Celiac Disease, Gluten Intolerance, Wheat & Multiple Food Allergies

by Thomas Brunoski, MD*  .  10 Mar 2008

More than two million Americans may be gluten intolerant, and most don’t know it. Recent studies indicate one in five.

Gluten is found in many cereal grains such as wheat, rye and barley. In those with sensitivity, the small intestine becomes inflamed and nutrients are not absorbed properly. Classic symptoms include itchy skin rash, diarrhea, abdominal cramping and other intestinal distress, but some sufferers have anemia, headaches, hair loss, joint pain, liver inflammation, compromised immunity and even seizures.

It has been proven that strict adherence to a gluten-free diet improves the health and quality of life for people with gluten intolerance or celiac disease. You can’t just reduce your gluten intake; your diet has to be 100 percent gluten-free. And you can’t “cheat.” The damage to your intestine from a meal with gluten takes time to heal. It’s this damage that leads to symptoms, so symptoms continue long after that one meal containing gluten is out of your system.

What is GFCF?

This is a dietary intervention to lessen the digestive and bowel issues sometimes found in children with autism spectrum disorder (ASD). Recent research indicates that there are children with a genetic predisposition to the disorder which is then triggered by some as yet undetermined event which can cause a “leaky gut” (sometimes evidenced by resulting chronic loose stools as the child cannot properly digest these proteins.) If this happens, wheat and dairy are then metabolized as opiates. It is believed that by eliminating gluten (wheat) and milk protein (casein), the gut will begin to heal and the child’s overall condition will improve somewhat.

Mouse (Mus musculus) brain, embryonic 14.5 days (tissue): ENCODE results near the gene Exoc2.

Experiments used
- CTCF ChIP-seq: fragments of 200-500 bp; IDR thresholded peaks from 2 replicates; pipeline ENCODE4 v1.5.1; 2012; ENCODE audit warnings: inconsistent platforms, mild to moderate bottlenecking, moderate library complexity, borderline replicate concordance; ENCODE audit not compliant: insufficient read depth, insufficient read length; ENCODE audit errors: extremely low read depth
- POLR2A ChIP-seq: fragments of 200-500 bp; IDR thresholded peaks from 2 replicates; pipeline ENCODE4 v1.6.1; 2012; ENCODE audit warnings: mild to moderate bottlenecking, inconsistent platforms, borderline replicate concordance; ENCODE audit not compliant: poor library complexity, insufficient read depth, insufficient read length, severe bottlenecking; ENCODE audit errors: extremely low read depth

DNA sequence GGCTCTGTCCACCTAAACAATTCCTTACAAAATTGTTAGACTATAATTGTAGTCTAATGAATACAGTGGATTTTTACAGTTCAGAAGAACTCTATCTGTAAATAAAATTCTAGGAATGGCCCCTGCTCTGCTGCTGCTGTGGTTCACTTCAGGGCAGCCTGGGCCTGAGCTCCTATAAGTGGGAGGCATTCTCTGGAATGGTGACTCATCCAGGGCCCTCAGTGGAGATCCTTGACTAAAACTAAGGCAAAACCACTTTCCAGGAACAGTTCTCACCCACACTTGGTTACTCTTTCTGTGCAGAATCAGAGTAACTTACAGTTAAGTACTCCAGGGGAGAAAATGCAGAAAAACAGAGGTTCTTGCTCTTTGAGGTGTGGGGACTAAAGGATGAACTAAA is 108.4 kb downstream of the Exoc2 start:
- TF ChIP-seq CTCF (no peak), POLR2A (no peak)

For some children, eliminating gluten and casein helps lessen self-stimulating behaviors, increases focus, and resolves gastro-intestinal distress. That’s why many parents swear by it.

Aristo Vojdani, PhD, MT, CEO of the Immunosciences Lab, Inc., a microbiology and immunology research facility in Beverly Hills, California has found that about one-third of autistic children have gluten sensitivity. According to Dr. Vojdani’s research, the antibodies against gluten impact the function of the brain. What happens in the brain — very roughly speaking — is this – both celiac sufferers and those who are gluten sensitive can’t digest the gluten peptide (peptides are very short proteins made up of an amino acid chain).

Gluten peptides escape from the GI tract and get into the blood. Antibodies then form to fight these intruders. In spite of the antibodies, some of the gluten peptides manage to cross into the brain. Once there, they bind to receptors known as opioid receptors, which are primarily responsible for sensing positive pleasure-like stimuli. Like in a child’s game of musical chairs, since the gluten peptides already have claimed a place on the receptors, when the opioid peptoids try to bind, there isn’t any room. It is as if the gluten peptides have elbowed them out of line. The result is neurological impairment, which manifests in autism, ADHD or migraines.

Dr. Vojdani suggests having a blood test to determine the presence or absence of the antibodies to gluten. This is a simple test, he says, and it will tell you if gluten sensitivity is an issue. If antibodies are present, you should eliminate gluten completely from the diet.

The diet is not a cure for autism nor is it a substitute for traditional one-on-one intervention. Rather, by making the child more comfortable, the child becomes more receptive to learning (not to mention the potential positive impact in the child’s overall health, demeanor, and possible reduction in negative behaviors). Diabetes There seems to be a link between type 1 diabetes and celiac disease.

About 1 in 20 people with type 1 diabetes has celiac disease. One of the symptoms is unexplained low blood sugar (hypoglycemia). Even in the general population, including people with type 2 diabetes, the rate could be as high as 1 in 250.

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*reprinted with permission from Thomas Brunoski, MD, nutritional medicine, Westport, Connecticut.